This growth move parallel with its economic conditions. Based on “World Urbanization Prospects: The 2009 Revision Population Database by United Nations Population Division, Retrieved on 10 January 2011� (Wikipedia, List of Cities by GDP, modified 31 July 2011), Mumbai has a GDP of $209 in International Dollar Billion. This is ranked as the highest in South Asia and the 29th in the world. However, the difference between rich and poor is quite significant resulted in an unbalance social life. This could be seen through the social and economic condition in Mumbai. One site of the city is full of high rises with luxury apartments inside. In contrast, the other part of Mumbai is slum area with high level of criminal, poverty, poor public health, and low education standard, like in Dharavi.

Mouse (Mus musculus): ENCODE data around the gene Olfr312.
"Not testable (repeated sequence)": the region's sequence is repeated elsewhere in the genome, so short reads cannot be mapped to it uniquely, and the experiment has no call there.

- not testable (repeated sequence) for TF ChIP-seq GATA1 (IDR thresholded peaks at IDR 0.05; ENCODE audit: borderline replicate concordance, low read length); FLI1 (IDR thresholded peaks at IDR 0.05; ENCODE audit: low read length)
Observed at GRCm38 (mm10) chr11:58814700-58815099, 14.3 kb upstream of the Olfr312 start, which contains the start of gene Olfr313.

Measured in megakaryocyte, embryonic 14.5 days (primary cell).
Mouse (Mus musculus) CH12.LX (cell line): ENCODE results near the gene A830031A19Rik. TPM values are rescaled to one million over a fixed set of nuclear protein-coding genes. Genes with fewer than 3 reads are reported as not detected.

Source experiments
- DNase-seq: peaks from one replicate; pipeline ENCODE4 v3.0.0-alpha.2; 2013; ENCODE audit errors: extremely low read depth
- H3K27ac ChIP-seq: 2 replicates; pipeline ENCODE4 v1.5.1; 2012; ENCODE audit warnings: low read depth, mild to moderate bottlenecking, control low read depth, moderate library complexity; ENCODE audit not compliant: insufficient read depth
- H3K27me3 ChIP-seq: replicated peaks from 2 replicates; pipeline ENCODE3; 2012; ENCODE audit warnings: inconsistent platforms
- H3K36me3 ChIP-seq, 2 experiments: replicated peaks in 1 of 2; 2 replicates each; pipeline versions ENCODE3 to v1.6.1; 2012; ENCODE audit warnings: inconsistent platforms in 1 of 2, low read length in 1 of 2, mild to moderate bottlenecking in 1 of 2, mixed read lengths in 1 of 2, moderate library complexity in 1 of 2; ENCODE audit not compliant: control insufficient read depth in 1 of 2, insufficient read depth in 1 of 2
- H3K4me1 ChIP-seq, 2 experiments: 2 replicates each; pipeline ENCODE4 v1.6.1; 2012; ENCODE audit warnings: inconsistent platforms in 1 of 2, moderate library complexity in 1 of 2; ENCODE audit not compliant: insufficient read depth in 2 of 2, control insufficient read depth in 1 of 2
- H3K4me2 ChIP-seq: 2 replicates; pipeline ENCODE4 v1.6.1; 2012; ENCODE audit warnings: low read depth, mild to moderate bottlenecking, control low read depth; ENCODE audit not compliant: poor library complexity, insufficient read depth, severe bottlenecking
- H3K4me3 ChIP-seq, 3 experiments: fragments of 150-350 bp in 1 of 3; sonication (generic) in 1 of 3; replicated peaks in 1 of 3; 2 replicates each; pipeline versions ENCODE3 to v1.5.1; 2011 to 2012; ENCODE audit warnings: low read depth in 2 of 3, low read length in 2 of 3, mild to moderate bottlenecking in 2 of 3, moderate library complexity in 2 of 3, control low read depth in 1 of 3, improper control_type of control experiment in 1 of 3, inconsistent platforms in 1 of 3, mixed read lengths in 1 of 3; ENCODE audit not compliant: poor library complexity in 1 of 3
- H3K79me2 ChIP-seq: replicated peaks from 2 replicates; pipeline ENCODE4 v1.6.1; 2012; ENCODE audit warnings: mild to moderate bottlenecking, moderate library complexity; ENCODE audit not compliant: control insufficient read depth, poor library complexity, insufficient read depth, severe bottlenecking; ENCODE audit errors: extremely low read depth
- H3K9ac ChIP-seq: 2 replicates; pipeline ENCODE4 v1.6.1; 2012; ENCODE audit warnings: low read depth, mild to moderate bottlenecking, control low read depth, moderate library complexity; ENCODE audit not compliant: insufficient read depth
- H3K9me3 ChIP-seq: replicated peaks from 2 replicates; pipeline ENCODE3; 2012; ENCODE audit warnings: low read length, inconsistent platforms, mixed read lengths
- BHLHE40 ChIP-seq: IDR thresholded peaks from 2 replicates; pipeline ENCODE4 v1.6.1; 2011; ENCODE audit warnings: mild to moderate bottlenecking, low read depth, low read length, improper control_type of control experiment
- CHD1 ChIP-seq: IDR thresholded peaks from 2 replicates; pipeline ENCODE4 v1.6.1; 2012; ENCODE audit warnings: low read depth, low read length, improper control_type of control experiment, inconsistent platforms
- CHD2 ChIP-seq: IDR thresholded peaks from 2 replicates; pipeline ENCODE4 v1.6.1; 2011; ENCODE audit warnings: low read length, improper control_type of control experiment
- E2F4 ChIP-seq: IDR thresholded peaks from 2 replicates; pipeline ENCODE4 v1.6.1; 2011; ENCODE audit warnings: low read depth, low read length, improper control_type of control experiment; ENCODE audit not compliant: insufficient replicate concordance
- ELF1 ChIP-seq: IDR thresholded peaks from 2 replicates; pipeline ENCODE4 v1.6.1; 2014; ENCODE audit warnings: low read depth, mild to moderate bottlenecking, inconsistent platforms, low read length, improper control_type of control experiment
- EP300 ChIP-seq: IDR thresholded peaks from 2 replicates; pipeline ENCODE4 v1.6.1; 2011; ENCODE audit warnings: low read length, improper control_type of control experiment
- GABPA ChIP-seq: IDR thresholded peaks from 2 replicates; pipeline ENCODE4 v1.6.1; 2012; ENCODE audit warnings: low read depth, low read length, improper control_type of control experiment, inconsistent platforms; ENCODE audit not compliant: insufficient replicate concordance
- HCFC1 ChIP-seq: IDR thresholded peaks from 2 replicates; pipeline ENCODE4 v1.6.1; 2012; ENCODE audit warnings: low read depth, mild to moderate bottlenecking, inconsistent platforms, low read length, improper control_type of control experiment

Figure 8 Climate Chart of Mumbai Source: http://www.climate-charts.com/Locations/i/IN43057.php

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The Influences of Globalisation and Architectural Resistance within Tropical Climate by: Willie Yogatama, University of Nottingham